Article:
The “Wild Field”: Nature vs Culture

The myth of the “Wild Field”, characterized by a bewitching “emptiness” and inhabited by charismatic nomadic inhabitants, has captured the imagination of writers and the public across time. Writing about today’s Donetsk region in 1892, Vikentii Veresaev described the “silent, deserted steppe” [молчаливая безлюдная степь] across which tumbleweed rolled and where bug-eyed oxen grazed. Onto this fictitious emptiness, the colonizing centre projected ideas of civilizational development. The region’s industrialization was seen as a transformation from nothingness to somethingness in these narratives. Some of the pre-1917 imagery that we digitized for this project depicts industrial settlements taking shape in the far distance on the flat grasslands. They are a harbinger of the progressive future to come. Pathways lead across empty fields to a distant “civilization”– the Orthodox church at its centre. We see the reflection of newly established settlements rivers and lakes, evoking a conversation between “nature” and “culture.”

Scenery near Hughesovka, 1890s. Source: Glamorgan Archives/DRLHM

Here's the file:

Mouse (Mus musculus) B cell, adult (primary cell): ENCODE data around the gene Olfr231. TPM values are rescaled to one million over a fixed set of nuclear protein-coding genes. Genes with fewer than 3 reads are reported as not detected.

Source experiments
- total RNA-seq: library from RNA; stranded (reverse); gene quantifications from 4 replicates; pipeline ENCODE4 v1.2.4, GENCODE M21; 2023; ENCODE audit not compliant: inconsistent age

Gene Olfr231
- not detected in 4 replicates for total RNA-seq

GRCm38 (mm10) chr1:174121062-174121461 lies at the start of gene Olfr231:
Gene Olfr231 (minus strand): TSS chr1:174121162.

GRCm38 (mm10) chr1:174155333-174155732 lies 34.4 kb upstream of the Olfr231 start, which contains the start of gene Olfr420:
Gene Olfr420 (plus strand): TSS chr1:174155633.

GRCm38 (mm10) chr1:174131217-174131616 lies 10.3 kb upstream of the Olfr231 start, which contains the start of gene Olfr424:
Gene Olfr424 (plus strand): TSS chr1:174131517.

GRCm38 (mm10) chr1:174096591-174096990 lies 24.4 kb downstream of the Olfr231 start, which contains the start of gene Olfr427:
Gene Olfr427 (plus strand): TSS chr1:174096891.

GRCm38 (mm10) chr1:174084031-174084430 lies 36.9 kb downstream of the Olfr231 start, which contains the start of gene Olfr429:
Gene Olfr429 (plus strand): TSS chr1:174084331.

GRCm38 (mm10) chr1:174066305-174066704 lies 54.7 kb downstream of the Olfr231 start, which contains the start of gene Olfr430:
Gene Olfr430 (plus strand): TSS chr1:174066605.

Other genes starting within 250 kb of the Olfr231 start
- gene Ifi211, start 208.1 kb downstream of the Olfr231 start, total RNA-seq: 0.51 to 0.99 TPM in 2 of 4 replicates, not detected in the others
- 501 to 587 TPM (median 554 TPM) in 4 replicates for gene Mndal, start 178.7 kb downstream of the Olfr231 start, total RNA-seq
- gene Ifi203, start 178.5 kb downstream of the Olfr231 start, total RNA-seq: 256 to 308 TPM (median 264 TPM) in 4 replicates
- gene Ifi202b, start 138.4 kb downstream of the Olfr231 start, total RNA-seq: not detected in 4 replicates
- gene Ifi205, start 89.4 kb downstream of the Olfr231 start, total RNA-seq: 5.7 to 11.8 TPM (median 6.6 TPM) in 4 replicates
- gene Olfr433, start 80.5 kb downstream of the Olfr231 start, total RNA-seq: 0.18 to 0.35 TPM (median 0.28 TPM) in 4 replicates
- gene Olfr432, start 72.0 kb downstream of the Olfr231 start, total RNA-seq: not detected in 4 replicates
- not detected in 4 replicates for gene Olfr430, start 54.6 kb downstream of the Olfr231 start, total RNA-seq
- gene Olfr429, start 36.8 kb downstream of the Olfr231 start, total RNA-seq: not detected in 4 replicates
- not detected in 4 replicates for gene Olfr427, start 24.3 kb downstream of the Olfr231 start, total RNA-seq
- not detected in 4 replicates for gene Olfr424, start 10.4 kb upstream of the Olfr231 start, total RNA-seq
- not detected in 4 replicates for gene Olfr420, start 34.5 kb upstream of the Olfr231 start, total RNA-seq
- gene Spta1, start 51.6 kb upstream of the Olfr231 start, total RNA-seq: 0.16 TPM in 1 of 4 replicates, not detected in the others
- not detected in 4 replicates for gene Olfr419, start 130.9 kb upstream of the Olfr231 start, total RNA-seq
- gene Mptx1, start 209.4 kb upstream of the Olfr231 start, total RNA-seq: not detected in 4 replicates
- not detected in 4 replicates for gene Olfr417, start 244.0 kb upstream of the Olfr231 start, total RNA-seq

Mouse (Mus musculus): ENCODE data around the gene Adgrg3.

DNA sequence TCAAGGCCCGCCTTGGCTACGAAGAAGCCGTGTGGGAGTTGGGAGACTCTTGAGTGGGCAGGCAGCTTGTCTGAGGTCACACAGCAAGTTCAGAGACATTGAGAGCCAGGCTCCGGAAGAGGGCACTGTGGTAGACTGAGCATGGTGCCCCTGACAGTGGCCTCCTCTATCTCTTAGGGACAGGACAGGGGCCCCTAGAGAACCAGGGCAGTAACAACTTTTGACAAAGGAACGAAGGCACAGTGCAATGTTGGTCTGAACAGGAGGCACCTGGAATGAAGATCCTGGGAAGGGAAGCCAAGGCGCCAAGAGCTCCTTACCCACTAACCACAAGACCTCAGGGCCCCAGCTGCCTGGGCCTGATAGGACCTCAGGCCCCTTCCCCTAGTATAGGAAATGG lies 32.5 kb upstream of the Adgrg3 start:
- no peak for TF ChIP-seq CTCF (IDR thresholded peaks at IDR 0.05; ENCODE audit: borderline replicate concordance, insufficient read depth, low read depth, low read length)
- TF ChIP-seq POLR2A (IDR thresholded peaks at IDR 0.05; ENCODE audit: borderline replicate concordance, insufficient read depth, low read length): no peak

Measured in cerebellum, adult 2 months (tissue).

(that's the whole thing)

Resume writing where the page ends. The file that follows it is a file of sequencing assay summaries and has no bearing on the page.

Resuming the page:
In reality, however, the “Wild Field” was never void, never nothingness. Populated across time by nomadic peoples (Tatar and Nogai hordes), Cossacks, or elite estates and villages in the nineteenth century, the steppe had always been an inhabited “contact zone.” Its biodiversity was rich: early spring, it blossomed with bright green mosses and turquoise algae; in summer, whole thickets of dark-red peonies would sweep the steppe’s slopes, and deep blue carpets of sage and silvery feather grass would flower. The “Wild Field” hosted diverse fauna too: moose, foxes, hares, racoon dogs, weasels, ferrets, hedgehogs and mole rats. Look closer at the images and decide for yourself what is somethingness or nothingness here.

Kramatorsk, 1917. Source: Museum of the History of Kramatorsk

Hughesovka, 1880s. Source: Glamorgan Archives / DRLHM